Speak to any of the writers of 2005's acclaimed movies -- especially scribes of original screenplays who have had to develop their stories from scratch -- and they will say that they wrestled with issues of plot, character and structure, often with great difficulty, before their movies were shot.
This is truly a very informative and fascinating article for all writers.
When it comes to landing an Oscar screenplay win, several forces come into play, but the most crucial is passion.
In addition to the strong emotions that shape a script's creation, the way that a movie makes 5,798 Academy of Motion Picture Arts and Sciences voters feel is as important to them as it is the average moviegoer. That's why the screenplays favored to win on Oscar night March 5 are the same ones that won the recent Writers Guild Awards: adapted screenplay "Brokeback Mountain" and original screenplay "Crash." While these two films go straight for the heart, they, like many of the other nominees, sidestep easy sentimentality to tell hard-edged stories filled with loss, regret and suffering. These two films, especially, move audiences to tears.
None of the nominees took an easy road. As these writers crafted grown-up movies about grown-up issues, they often threw Hollywood screenwriting rules right out the window. In fact, the only reason that many of this year's contenders -- none of which are overtly commercial -- got made was the power of their scripts to lure top talent.
Wednesday, March 01, 2006
Mental Constipation aka Writer's Block and why I think it happens to me
|Every writer has their quirks. I have mine. For example, when I start a novel or screenplay, I must have a fresh ream of paper set aside to print out the first draft. That block of paper will sit untouched throughout the creative process until I reach, "The End." If I need to see pages printed out, that's fine, any old paper will do for that. But that first full printing of that first draft... only a freshly-opened package of clean virgin paper will do.|
And when the gears in my brain grind to a creative halt, I know the subconscious me has just quirked itself into a major short-circuit. It's not that I've all of a sudden forgotten proper format or even run out of ideas. But, somehow I've laid a giant mental turd and now it's just sitting there in the creative pipeline. Mocking me. Nyeah, nyeah, I'm not gonna let you write...
So why does this happen?
For me, the problem seems to be an invisible (to the conscious mind) fault of logic. If I have needs as a writer to get from Point A to Point Z, I notice that I will get on the I-Have-Control-Issues-So-I-Must-Micro-Manage-Everything kick. Characters tend to get pissed off when you do that. Sometimes, they even go on a sit-down strike and refuse to cooperate in any way.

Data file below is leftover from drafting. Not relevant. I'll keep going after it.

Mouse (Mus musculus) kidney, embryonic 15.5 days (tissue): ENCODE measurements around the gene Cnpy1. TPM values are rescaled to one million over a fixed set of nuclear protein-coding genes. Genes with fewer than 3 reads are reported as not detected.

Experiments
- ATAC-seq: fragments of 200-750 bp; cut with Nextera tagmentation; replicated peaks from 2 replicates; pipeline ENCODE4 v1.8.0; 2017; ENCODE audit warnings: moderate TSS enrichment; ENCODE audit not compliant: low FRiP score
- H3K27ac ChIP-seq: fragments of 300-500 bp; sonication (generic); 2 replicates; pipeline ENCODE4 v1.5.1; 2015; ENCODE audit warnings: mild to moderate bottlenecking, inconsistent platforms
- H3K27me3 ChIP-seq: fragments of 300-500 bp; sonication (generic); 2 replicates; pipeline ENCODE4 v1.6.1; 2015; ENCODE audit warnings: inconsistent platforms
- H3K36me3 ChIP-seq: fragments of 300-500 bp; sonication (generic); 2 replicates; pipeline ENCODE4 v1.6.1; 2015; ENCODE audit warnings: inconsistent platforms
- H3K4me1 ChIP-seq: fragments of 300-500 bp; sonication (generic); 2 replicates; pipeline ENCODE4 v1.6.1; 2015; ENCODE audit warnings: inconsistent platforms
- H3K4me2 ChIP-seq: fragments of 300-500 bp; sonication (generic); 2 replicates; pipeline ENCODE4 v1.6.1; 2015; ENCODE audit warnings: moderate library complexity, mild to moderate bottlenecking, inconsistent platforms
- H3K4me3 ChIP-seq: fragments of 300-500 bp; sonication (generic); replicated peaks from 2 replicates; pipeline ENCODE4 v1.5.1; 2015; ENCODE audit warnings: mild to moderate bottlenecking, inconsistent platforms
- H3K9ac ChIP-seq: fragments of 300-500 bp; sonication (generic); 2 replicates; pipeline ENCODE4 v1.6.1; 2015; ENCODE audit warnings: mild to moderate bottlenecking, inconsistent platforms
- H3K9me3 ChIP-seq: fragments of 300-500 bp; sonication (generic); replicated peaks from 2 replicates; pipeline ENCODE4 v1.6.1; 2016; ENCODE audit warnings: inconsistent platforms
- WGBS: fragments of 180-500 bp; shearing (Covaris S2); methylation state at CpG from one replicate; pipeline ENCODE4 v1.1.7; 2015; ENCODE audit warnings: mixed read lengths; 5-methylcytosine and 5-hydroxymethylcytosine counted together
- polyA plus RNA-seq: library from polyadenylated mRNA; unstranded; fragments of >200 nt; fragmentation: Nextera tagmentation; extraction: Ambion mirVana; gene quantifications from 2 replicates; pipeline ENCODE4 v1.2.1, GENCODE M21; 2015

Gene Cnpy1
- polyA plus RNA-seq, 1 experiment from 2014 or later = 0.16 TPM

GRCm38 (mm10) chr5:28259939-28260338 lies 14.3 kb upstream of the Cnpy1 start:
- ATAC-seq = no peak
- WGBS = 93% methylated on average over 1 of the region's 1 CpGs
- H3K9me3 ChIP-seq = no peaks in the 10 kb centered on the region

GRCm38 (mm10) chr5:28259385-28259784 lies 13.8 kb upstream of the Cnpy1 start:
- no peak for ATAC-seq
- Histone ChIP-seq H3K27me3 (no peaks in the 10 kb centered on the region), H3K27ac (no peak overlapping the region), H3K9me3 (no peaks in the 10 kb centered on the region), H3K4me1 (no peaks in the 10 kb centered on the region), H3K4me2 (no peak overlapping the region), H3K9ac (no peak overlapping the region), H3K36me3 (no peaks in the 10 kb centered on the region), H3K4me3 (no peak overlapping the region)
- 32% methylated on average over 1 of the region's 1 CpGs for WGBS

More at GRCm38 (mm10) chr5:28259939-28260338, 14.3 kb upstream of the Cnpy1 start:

It's usually that my needs as a writer have collided with who my characters ABSOLUTELY KNOW they are and what's true to them and would they really do that, say that, react in just that way. But, I need them to do/say/feel/act just that way or I'll never see Point Z. Hence, the micro-managing. No doubt, in that circumstance, any reader and most likely any audience member would be able to feel the writer writing.
What I'm trying to "force" is not natural or logical for that character.
The screenplay form does not have one ounce of forgiveness for extra wordage. It's not a pretty little story, dears. It's a movie blueprint. So there are no time-outs in a movie for a character to address the audience to explain themselves. They just have to be themselves and by being just that, they cause the action (drama) of the story to unfold. Sometimes, they know better than I do who they are. My living breathing flesh-and-blood three-dimensional people populating my writing need to understand that I need to tell a story but, I need to remember it's actually their story that's being told.
Perhaps I see my page count thickening up with too much fat content and I know how much still needs to get itself told and that last page is looming and what can I do but try to squeeze in the essentials in the amount of pages I've got left. Somewhere in all that I sometimes manage to send my characters off in directions they would not naturally go.
Another hazard along the logic trail are wayward dominoes. You know how every line trips into the next one and every scene trips into the next story element like a perfectly set up row of falling dominoes? Well, if it ain't shaking out right, your whole structure gets a bit wayward, a bit whacked, and the dominoes start disappearing out of the chain and since logic is perfection itself, it knows itself, and it will know ahead of time - before you even get there as the writer - that there's a missing domino... or two or three.
And that part of my brain that exists in registers so high my conscious mind can't hear it (like a psychic dog whistle) gets that misfire approaching, danger Will Robinson signal. And it sends a Work Shutdown Notice to the rest of the gray matter and that really is, "all she wrote."